Category: Setting Limits

Three Steps to Setting Effective Limits With Your Kids

Most approaches to discipline assume that the adult has the intelligence and judgment, and the child must be trained. He’s seen as essentially uncivilized. It’s the child’s job to obey quickly; it’s the parent’s job to meet uncivil acts with negative responses. That means setting limits. Many modern parents have a somewhat more generous outlook

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Handling Child Disappointments

All children experience disappointments, and how they react to them can vary from upsets to rage. Unleashing these feelings of disappointment can be enough to help release the tension, but sometimes kids get stuck. Hand in Hand instructor Anca Deaconu describes how her son reacted to a disappointment with a big tantrum, and how setting a limit

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One Genius Game to Combat “I’m Tired”

You may have noticed that when children say “I’m tired,” they may not always mean it. Sometimes, “I’m tired” actually means “I’m starting to feel some uncomfortable feelings, and I can’t think of any other way to tell you.” If you suspect your child is trying to communicate this the next time you are walking,

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Sometimes the Answer Just Has To Be “No”

By Andrea McCracken As parents, we often fight with the idea of saying “no” to our children, especially if it means a big upset in public. But sometimes the behaviour that is driving us batty is because children need a definite “no” to push back from. And sometimes the best thing they can do is to push

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Why You Should Let Them Cry Before Bed

By Andrea McCracken   Usually my 3-year old daughter is quite agreeable and adaptable but she had been showing off-track behavior at bedtime for a few nights. What does off-track behavior look like? Playing at bedtime, or getting frustrated easily. Getting in and out of bed. That sort of thing. Then, one night, we had an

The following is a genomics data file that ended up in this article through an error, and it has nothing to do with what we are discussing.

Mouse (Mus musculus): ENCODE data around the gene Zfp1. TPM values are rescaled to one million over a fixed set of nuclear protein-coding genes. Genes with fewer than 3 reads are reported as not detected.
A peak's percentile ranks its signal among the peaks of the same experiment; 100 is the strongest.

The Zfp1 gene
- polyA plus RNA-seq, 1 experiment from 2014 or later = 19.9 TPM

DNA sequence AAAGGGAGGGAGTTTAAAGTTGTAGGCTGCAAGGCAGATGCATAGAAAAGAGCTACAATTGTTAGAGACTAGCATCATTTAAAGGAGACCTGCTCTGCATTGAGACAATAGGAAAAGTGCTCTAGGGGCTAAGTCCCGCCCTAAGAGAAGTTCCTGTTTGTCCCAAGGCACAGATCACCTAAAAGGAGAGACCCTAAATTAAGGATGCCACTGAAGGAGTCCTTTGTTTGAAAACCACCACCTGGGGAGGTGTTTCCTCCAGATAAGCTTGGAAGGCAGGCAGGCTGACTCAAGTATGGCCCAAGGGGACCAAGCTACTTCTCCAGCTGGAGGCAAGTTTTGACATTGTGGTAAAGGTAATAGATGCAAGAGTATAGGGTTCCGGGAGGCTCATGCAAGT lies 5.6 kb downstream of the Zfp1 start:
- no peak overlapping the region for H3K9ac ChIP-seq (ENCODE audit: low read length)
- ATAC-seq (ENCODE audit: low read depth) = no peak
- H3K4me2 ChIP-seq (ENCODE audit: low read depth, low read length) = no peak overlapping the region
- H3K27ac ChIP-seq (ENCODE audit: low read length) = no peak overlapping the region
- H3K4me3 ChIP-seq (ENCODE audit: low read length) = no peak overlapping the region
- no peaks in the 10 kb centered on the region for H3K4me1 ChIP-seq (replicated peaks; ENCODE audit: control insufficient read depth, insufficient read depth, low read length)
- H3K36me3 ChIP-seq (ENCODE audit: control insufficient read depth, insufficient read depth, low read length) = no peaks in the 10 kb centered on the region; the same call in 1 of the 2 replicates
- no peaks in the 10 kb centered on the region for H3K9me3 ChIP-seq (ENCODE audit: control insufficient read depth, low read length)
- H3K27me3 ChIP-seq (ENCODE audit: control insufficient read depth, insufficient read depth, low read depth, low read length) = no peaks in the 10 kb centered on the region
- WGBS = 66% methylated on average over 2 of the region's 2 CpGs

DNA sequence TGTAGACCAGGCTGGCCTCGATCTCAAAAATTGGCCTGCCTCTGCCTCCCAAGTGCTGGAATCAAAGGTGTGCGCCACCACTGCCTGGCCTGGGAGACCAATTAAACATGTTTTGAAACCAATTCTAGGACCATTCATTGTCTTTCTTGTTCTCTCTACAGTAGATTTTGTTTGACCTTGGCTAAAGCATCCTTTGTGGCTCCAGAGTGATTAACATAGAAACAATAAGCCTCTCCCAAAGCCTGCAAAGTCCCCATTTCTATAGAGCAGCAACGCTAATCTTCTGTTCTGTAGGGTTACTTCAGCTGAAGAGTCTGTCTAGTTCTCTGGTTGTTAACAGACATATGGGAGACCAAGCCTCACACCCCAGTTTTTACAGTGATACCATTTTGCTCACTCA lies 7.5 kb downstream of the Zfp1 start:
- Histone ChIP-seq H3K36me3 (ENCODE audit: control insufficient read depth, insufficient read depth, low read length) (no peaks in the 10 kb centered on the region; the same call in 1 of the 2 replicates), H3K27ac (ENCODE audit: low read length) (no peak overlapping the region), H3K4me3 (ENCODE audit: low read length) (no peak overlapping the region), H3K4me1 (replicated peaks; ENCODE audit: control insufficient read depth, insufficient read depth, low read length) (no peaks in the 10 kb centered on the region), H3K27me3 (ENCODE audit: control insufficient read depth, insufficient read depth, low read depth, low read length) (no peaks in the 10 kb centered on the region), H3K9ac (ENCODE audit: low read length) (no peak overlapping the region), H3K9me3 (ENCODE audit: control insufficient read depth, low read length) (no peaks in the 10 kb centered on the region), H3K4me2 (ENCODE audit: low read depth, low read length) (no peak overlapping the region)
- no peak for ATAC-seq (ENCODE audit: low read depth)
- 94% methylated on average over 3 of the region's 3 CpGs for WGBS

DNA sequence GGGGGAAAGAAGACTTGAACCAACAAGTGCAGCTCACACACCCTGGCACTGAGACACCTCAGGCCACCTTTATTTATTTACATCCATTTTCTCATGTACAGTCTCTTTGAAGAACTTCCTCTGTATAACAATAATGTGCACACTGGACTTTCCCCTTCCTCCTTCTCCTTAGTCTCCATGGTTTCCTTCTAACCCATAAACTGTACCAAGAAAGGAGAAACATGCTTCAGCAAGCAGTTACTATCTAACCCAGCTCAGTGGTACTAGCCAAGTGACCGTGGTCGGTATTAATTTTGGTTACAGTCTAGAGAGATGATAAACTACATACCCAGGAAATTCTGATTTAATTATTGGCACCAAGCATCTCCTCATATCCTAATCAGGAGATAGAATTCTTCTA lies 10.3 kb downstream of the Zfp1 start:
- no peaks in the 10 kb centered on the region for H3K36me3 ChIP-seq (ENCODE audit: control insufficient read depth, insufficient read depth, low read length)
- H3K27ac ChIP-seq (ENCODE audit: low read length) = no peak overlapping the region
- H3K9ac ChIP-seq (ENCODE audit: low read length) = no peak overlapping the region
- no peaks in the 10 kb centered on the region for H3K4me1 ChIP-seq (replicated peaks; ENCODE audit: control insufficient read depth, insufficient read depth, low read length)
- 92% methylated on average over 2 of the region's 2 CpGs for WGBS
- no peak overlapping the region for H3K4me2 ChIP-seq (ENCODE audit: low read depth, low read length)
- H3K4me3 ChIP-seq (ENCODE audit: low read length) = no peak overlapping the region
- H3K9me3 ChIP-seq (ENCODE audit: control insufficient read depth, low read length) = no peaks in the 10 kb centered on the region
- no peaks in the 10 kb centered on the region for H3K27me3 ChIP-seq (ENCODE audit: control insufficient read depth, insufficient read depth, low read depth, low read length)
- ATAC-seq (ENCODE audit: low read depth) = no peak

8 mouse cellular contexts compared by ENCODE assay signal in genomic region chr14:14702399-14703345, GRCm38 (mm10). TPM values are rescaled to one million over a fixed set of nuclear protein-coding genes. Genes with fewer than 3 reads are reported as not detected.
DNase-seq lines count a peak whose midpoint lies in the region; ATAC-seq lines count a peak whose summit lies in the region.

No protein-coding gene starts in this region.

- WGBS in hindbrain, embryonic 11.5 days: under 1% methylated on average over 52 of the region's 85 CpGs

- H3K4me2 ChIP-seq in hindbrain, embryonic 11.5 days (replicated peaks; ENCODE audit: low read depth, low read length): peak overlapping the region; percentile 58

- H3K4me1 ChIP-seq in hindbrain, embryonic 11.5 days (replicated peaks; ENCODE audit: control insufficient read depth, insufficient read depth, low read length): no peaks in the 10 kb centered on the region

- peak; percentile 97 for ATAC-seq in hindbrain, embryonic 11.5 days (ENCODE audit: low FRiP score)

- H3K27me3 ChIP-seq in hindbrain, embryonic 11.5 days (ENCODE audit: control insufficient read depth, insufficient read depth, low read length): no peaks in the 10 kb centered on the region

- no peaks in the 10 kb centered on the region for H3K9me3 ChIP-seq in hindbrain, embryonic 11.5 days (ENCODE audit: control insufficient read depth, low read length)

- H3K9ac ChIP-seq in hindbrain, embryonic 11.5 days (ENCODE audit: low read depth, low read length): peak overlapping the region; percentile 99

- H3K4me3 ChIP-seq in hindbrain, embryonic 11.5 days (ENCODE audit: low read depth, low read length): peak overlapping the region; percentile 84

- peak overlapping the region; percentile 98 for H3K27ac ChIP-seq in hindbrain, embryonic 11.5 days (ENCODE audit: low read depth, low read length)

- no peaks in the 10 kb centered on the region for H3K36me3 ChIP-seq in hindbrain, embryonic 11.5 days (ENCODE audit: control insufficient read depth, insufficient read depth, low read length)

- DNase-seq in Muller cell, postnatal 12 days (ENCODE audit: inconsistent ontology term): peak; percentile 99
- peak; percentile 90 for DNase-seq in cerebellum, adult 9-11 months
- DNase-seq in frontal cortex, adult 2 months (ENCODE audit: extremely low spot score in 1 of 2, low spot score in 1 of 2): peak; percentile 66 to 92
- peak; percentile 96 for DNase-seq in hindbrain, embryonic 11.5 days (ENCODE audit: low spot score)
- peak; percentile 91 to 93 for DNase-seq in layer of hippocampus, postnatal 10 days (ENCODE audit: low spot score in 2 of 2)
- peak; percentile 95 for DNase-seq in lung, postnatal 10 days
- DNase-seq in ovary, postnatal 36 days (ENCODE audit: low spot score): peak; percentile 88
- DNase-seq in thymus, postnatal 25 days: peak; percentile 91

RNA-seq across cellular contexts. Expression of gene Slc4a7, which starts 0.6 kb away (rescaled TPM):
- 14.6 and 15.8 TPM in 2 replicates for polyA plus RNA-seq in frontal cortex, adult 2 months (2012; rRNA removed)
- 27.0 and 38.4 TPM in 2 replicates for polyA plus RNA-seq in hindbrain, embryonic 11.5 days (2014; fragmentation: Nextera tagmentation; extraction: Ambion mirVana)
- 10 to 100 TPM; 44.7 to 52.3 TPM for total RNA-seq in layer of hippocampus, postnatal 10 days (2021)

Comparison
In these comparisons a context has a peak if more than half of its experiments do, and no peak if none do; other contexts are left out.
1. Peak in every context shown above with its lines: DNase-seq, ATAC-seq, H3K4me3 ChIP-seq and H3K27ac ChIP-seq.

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What to do When your Child is a Sore Loser

By Andrea McCracken One afternoon my two daughters ‘E’ and “K’ had finished up eating and wanted to play. We settled on bingo, but as the game progressed, E determined that she wasn’t going to win the game and clearly did not like it. From that moment on, a dark cloud came over our fun

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One Way to Set a Limit With an Aggressive Child

Hand in Hand’s Laura Minnigerode uses a special limit setting tool called a vigorous snuggle with a child that scratches and grabs. The warmth and smiles she uses while saying “no,” diffuses anger and fosters connection. Here’s how to set a limit with affection even when a child has aggression.

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Ever felt ‘Not Good Enough’?’

    A guest post by Skye Munro of Nurturing Connections Recently I had the privilege of sharing my passion for connected parenting with over 200 Early Childhood professionals. But right until they entered the room I was plagued with a case of the ‘What if’s”… What if I forget what I want to say?

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In the Eye of The Storm: How To Stay through Staylistening